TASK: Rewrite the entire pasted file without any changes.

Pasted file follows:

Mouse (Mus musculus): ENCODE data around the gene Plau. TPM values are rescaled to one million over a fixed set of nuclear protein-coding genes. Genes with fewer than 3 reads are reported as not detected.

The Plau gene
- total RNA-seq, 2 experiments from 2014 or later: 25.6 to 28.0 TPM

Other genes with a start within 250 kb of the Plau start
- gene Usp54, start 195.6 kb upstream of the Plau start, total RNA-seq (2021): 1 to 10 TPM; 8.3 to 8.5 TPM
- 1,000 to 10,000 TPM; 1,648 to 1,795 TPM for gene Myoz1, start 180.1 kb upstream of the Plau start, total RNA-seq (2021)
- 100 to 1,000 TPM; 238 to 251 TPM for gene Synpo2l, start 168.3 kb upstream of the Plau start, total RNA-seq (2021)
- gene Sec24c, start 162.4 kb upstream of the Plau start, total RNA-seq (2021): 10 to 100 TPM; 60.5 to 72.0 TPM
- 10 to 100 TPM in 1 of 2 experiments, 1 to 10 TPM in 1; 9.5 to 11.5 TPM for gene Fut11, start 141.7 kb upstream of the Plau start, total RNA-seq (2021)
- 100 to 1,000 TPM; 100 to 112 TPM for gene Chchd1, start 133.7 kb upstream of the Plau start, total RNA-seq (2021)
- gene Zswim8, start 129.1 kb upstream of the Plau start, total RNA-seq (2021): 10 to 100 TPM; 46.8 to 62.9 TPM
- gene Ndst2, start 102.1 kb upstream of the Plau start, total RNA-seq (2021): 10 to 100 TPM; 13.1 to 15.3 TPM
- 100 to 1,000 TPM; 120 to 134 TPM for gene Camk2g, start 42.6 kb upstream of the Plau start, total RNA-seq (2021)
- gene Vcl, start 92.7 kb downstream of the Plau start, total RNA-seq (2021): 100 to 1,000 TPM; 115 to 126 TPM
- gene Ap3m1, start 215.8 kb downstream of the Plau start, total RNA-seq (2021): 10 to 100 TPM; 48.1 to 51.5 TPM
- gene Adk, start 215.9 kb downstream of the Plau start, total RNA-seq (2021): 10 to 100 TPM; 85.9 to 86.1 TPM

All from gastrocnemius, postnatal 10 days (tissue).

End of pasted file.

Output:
Mouse (Mus musculus): ENCODE data around the gene Plau. TPM values are rescaled to one million over a fixed set of nuclear protein-coding genes. Genes with fewer than 3 reads are reported as not detected.

The Plau gene
- total RNA-seq, 2 experiments from 2014 or later: 25.6 to 28.0 TPM

Other genes with a start within 250 kb of the Plau start
- gene Usp54, start 195.6 kb upstream of the Plau start, total RNA-seq (2021): 1 to 10 TPM; 8.3 to 8.5 TPM
- 1,000 to 10,000 TPM; 1,648 to 1,795 TPM for gene Myoz1, start 180.1 kb upstream of the Plau start, total RNA-seq (2021)
- 100 to 1,000 TPM; 238 to 251 TPM for gene Synpo2l, start 168.3 kb upstream of the Plau start, total RNA-seq (2021)
- gene Sec24c, start 162.4 kb upstream of the Plau start, total RNA-seq (2021): 10 to 100 TPM; 60.5 to 72.0 TPM
- 10 to 100 TPM in 1 of 2 experiments, 1 to 10 TPM in 1; 9.5 to 11.5 TPM for gene Fut11, start 141.7 kb upstream of the Plau start, total RNA-seq (2021)
- 100 to 1,000 TPM; 100 to 112 TPM for gene Chchd1, start 133.7 kb upstream of the Plau start, total RNA-seq (2021)
- gene Zswim8, start 129.1 kb upstream of the Plau start, total RNA-seq (2021): 10 to 100 TPM; 46.8 to 62.9 TPM
- gene Ndst2, start 102.1 kb upstream of the Plau start, total RNA-seq (2021): 10 to 100 TPM; 13.1 to 15.3 TPM
- 100 to 1,000 TPM; 120 to 134 TPM for gene Camk2g, start 42.6 kb upstream of the Plau start, total RNA-seq (2021)
- gene Vcl, start 92.7 kb downstream of the Plau start, total RNA-seq (2021): 100 to 1,000 TPM; 115 to 126 TPM
- gene Ap3m1, start 215.8 kb downstream of the Plau start, total RNA-seq (2021): 10 to 100 TPM; 48.1 to 51.5 TPM
- gene Adk, start 215.9 kb downstream of the Plau start, total RNA-seq (2021): 10 to 100 TPM; 85.9 to 86.1 TPM

All from gastrocnemius, postnatal 10 days (tissue).